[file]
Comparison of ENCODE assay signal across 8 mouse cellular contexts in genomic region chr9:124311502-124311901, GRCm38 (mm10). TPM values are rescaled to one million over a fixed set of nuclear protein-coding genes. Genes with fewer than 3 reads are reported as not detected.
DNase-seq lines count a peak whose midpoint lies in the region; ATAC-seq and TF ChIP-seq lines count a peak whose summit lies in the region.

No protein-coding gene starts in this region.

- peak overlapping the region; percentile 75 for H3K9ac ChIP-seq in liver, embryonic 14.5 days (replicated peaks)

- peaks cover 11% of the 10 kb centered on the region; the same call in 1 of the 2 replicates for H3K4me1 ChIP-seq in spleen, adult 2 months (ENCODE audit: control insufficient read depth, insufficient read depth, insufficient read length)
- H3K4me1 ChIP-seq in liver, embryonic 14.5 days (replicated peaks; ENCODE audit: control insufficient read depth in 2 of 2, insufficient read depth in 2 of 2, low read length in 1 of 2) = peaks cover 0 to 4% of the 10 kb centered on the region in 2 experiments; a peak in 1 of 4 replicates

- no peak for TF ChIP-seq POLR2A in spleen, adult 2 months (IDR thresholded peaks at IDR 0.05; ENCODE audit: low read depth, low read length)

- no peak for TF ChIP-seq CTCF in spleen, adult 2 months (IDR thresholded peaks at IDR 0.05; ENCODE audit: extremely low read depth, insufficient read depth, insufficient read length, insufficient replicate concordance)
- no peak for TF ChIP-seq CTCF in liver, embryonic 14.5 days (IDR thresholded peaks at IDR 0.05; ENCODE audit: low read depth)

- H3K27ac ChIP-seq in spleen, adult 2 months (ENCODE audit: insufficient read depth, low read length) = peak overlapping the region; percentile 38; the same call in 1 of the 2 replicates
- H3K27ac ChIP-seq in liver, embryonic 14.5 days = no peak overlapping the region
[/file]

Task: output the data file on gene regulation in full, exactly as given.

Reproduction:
Comparison of ENCODE assay signal across 8 mouse cellular contexts in genomic region chr9:124311502-124311901, GRCm38 (mm10). TPM values are rescaled to one million over a fixed set of nuclear protein-coding genes. Genes with fewer than 3 reads are reported as not detected.
DNase-seq lines count a peak whose midpoint lies in the region; ATAC-seq and TF ChIP-seq lines count a peak whose summit lies in the region.

No protein-coding gene starts in this region.

- peak overlapping the region; percentile 75 for H3K9ac ChIP-seq in liver, embryonic 14.5 days (replicated peaks)

- peaks cover 11% of the 10 kb centered on the region; the same call in 1 of the 2 replicates for H3K4me1 ChIP-seq in spleen, adult 2 months (ENCODE audit: control insufficient read depth, insufficient read depth, insufficient read length)
- H3K4me1 ChIP-seq in liver, embryonic 14.5 days (replicated peaks; ENCODE audit: control insufficient read depth in 2 of 2, insufficient read depth in 2 of 2, low read length in 1 of 2) = peaks cover 0 to 4% of the 10 kb centered on the region in 2 experiments; a peak in 1 of 4 replicates

- no peak for TF ChIP-seq POLR2A in spleen, adult 2 months (IDR thresholded peaks at IDR 0.05; ENCODE audit: low read depth, low read length)

- no peak for TF ChIP-seq CTCF in spleen, adult 2 months (IDR thresholded peaks at IDR 0.05; ENCODE audit: extremely low read depth, insufficient read depth, insufficient read length, insufficient replicate concordance)
- no peak for TF ChIP-seq CTCF in liver, embryonic 14.5 days (IDR thresholded peaks at IDR 0.05; ENCODE audit: low read depth)

- H3K27ac ChIP-seq in spleen, adult 2 months (ENCODE audit: insufficient read depth, low read length) = peak overlapping the region; percentile 38; the same call in 1 of the 2 replicates
- H3K27ac ChIP-seq in liver, embryonic 14.5 days = no peak overlapping the region